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On Old Man's Thought Of School
by Walt Whitman

AN old man's thought of School;
An old man, gathering youthful memories and blooms, that youth itself
cannot.

Now only do I know you!
O fair auroral skies! O morning dew upon the grass!

And these I see--these sparkling eyes,
These stores of mystic meaning--these young lives,
Building, equipping, like a fleet of ships--immortal ships!
Soon to sail out over the measureless seas,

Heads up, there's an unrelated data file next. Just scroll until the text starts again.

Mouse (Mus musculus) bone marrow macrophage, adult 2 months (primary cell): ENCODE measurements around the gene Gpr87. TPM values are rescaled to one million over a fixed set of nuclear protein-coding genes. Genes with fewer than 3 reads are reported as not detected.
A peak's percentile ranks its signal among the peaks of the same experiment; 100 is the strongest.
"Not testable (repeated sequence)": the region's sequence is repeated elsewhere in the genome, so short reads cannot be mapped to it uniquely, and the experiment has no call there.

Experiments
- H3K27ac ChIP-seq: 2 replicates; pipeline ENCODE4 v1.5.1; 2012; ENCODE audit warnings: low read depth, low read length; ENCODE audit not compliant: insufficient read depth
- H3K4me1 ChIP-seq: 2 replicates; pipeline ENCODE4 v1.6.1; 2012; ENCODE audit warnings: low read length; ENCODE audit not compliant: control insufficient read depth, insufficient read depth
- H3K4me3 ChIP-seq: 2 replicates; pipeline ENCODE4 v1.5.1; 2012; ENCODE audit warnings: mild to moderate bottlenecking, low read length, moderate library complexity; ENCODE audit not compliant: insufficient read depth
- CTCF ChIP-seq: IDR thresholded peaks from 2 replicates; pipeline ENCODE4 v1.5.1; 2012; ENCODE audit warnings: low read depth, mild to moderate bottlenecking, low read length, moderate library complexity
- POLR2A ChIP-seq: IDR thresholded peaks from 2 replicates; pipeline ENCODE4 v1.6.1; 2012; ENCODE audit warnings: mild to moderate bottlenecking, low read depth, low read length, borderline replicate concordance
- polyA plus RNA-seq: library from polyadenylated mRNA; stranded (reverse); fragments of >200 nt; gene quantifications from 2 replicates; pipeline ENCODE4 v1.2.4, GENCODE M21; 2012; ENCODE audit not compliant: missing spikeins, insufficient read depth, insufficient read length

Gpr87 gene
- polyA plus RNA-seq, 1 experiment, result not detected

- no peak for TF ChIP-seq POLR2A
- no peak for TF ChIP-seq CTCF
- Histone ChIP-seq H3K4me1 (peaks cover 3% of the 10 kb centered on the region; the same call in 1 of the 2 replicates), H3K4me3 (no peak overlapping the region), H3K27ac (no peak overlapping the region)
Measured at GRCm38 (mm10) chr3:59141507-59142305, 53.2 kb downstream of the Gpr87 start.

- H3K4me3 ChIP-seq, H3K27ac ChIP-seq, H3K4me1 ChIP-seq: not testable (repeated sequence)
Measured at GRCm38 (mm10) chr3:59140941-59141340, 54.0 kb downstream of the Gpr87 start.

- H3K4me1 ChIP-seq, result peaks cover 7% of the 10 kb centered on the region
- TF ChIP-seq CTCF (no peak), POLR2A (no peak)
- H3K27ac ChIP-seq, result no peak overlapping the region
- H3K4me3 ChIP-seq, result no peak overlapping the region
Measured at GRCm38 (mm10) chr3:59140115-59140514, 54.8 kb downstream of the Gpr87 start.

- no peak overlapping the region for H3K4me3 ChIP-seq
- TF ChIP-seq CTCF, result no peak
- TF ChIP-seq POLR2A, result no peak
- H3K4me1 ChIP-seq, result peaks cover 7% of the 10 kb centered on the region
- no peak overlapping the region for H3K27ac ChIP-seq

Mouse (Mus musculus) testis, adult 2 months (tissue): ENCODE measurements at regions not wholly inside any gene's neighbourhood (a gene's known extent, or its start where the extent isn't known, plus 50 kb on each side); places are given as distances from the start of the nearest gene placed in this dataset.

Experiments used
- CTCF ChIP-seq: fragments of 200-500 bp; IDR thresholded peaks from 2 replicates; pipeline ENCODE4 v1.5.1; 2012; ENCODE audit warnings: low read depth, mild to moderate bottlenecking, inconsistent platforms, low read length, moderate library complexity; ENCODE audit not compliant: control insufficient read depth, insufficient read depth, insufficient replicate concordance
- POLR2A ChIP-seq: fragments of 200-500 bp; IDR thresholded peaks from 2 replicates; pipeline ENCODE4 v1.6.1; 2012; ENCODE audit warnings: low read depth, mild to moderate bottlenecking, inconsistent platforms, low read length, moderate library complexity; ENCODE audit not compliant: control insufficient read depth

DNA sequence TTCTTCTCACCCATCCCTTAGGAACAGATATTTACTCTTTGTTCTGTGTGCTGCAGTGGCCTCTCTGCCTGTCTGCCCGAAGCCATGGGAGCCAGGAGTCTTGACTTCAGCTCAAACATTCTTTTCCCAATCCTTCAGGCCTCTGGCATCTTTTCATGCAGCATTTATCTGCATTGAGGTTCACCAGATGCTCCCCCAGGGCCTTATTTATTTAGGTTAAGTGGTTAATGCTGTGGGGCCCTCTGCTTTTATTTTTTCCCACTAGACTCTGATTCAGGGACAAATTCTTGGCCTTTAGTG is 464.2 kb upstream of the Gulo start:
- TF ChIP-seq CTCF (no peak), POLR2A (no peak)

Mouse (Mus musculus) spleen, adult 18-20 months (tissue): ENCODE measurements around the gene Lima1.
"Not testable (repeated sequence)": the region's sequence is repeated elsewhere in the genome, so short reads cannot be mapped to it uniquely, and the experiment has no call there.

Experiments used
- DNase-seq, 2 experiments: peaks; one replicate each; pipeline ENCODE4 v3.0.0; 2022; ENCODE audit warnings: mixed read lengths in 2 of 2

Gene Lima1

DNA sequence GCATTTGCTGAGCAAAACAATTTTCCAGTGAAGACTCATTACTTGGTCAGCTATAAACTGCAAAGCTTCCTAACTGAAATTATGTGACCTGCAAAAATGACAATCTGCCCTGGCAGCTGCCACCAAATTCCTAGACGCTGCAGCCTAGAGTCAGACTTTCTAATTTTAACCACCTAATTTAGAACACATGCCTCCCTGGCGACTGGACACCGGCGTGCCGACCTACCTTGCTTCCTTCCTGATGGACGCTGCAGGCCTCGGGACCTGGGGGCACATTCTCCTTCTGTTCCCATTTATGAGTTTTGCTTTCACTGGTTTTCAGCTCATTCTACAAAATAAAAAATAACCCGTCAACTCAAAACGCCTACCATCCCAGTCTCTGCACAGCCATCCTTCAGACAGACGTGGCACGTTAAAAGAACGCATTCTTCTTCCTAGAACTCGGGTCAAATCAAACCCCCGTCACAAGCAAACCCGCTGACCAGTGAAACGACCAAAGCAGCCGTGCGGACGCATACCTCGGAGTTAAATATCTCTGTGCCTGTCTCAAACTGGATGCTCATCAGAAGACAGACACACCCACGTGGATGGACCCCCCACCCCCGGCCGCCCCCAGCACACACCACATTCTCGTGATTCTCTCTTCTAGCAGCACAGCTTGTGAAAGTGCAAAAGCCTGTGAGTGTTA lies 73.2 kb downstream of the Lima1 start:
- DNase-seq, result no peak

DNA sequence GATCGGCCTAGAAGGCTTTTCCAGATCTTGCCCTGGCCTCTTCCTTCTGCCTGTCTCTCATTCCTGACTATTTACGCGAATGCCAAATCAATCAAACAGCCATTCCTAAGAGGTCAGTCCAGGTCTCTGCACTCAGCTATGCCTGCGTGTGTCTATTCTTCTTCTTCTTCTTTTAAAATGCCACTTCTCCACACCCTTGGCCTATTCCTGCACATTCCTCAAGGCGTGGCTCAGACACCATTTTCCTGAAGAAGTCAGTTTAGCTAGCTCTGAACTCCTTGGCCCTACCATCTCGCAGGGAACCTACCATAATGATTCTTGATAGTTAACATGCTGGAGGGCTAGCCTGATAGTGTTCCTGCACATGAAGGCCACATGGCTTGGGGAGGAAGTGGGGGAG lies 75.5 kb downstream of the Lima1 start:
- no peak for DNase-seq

On the Soul's voyage.

Only a lot of boys and girls? 10
Only the tiresome spelling, writing, ciphering classes?
Only a Public School?

Ah more--infinitely more;
(As George Fox rais'd his warning cry, "Is it this pile of brick and
mortar--these dead floors, windows, rails--you call the church?
Why this is not the church at all--the Church is living, ever living
Souls.")

And you, America,
Cast you the real reckoning for your present?
The lights and shadows of your future--good or evil?
To girlhood, boyhood look--the Teacher and the School.